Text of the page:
"TOI 1338 b's transits are irregular, between every 93 and 95 days, and vary in depth and duration thanks to the orbital motion of its stars".
A NY high school student can put "planet discovery" on his resume after finding a new world during his NASA internship.
"The timing was wrong", he said in an interview with NASA. "It turned out to be a planet".
The system had been flagged as an eclipsing binary, where two stars circle around each other and eclipse each other from our point of view.
But the student spotted something unusual while examining TESS' star data. NASA said the teen's discovery was rare because circumbinary planets are usually hard to find and scientists can only detect these planets during a transit event, when one of the suns shows a decrease in brightness. "But it's also not like there's a single moment of discovery".
Proxima Centauri, which is the closest star to planet Earth, is approximately four light years away.
"Our confidence went up and down a couple of times, but by the end of the internship, we were confident that what we found was a planet", he said, according to ABC News. He initially thought the dip in brightness was a result of one of the stars in the system passing in front of the other. Wolf Cukier of Scarsdale High School is different. "We designed it with planets in mind, but other members of the community use it to study stars, asteroids and even galaxies". A paper co-authored by Cukier and scientists from NASA Goddard, San Diego State University and the University of Chicago, as well as other institutions, has been submitted to a scientific journal. As planets pass in front of stars, which is called a transit, that can help astronomers determine the location of planets. "We don't have a large sample size of binary system planets".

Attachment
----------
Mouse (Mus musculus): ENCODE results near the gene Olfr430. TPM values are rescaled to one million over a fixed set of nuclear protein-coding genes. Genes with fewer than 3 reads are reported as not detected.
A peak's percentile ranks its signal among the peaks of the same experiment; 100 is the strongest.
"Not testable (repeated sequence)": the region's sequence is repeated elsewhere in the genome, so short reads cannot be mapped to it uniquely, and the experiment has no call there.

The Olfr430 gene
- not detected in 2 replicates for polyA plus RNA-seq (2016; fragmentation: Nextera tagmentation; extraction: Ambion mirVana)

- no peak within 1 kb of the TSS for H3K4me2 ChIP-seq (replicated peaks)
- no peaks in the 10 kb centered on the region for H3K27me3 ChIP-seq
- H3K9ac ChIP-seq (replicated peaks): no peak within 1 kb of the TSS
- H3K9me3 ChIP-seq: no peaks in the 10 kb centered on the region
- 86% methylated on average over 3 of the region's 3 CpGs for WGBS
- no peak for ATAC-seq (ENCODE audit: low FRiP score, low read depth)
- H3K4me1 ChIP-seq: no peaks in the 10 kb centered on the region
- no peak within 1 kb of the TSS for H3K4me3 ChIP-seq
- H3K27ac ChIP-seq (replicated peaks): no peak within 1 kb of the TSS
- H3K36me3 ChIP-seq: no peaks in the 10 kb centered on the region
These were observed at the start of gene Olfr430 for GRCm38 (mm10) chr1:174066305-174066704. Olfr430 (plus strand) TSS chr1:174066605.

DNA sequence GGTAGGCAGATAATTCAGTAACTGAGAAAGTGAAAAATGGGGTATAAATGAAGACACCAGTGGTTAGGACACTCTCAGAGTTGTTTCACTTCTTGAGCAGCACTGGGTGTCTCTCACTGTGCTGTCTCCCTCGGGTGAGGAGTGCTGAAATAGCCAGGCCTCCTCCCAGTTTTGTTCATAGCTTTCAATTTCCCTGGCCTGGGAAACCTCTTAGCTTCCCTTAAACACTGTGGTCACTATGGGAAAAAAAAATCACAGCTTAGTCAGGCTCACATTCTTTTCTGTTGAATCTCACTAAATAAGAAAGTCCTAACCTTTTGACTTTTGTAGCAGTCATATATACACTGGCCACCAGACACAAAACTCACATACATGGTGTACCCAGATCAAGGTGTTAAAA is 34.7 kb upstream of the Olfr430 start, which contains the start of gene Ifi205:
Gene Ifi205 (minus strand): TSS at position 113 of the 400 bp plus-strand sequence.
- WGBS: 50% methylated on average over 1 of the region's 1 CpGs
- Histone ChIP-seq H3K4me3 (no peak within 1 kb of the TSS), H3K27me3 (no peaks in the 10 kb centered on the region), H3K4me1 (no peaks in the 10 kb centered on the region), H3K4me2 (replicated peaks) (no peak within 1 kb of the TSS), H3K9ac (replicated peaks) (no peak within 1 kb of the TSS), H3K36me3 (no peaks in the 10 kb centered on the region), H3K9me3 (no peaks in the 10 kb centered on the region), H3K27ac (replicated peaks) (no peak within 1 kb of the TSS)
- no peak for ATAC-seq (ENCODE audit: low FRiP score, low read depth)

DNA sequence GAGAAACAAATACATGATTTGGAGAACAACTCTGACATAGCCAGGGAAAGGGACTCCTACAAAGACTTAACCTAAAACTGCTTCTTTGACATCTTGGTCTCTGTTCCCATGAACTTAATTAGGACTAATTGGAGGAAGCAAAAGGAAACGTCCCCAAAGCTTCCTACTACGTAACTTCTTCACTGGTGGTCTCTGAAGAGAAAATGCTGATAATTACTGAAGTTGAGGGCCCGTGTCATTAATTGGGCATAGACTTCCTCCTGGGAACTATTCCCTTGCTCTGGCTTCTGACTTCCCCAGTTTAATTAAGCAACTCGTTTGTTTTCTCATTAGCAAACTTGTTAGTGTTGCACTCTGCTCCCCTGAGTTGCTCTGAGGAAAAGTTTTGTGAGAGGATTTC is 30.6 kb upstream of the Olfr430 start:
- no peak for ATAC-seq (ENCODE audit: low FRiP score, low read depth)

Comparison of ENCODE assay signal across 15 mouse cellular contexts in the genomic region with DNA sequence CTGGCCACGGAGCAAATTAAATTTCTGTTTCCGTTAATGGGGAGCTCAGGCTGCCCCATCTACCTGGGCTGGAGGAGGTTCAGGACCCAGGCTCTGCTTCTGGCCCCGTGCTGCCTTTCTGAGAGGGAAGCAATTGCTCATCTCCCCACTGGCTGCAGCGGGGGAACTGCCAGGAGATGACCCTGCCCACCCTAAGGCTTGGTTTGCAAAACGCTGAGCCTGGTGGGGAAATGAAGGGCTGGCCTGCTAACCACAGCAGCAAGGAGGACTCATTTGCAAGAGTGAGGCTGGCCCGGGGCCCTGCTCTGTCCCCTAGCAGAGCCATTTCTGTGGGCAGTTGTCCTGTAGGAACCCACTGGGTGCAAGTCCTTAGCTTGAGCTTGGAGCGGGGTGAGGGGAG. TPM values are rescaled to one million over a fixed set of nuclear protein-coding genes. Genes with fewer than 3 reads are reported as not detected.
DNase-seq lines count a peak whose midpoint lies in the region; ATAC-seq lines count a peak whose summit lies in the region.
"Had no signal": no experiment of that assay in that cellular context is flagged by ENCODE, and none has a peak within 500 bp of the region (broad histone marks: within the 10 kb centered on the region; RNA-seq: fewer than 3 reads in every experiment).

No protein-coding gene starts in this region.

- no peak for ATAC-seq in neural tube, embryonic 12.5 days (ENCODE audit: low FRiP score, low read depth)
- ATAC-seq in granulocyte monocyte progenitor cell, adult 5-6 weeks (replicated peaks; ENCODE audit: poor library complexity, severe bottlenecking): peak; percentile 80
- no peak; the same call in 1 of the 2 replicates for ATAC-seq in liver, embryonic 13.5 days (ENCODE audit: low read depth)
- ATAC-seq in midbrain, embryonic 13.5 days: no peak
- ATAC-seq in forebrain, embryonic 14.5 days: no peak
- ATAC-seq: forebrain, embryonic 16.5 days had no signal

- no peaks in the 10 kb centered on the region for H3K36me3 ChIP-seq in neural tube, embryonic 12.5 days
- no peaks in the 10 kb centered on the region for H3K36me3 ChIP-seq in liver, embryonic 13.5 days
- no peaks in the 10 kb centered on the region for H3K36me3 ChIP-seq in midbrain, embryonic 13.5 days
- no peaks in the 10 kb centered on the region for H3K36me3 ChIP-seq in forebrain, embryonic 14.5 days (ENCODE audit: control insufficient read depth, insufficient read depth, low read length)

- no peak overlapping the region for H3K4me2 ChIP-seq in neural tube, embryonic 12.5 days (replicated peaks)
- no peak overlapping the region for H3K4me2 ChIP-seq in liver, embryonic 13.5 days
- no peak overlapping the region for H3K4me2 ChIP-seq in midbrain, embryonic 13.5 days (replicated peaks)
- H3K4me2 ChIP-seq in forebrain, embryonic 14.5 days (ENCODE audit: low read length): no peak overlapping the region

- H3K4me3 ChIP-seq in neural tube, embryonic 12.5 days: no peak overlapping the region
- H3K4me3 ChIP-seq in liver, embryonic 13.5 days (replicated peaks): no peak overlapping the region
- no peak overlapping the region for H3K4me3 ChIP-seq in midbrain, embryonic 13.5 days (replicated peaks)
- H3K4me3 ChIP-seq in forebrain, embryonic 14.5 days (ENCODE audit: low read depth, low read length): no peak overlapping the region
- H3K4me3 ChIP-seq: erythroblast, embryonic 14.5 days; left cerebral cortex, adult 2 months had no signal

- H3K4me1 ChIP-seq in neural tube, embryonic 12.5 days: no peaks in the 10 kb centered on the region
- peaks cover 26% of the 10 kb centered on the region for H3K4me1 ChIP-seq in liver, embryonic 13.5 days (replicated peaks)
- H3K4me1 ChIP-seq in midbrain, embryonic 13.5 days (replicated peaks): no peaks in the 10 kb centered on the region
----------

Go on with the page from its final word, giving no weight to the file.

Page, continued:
TOI 1338 b is the first circumbinary planet discovered by TESS, according to NASA.
The name is an allusion to the fairy tale "Goldilocks and the Three Bears", in which a young girl samples three bowls of porridge and finds that one is "just right - not too hot and not too cold". Only "d" is in the so-called "Goldilocks zone", not too far from and not too close to the star, where the temperature could allow the presence of liquid water.
TOI 700 d is about 20 percent larger than Earth and orbits its star in 37 days.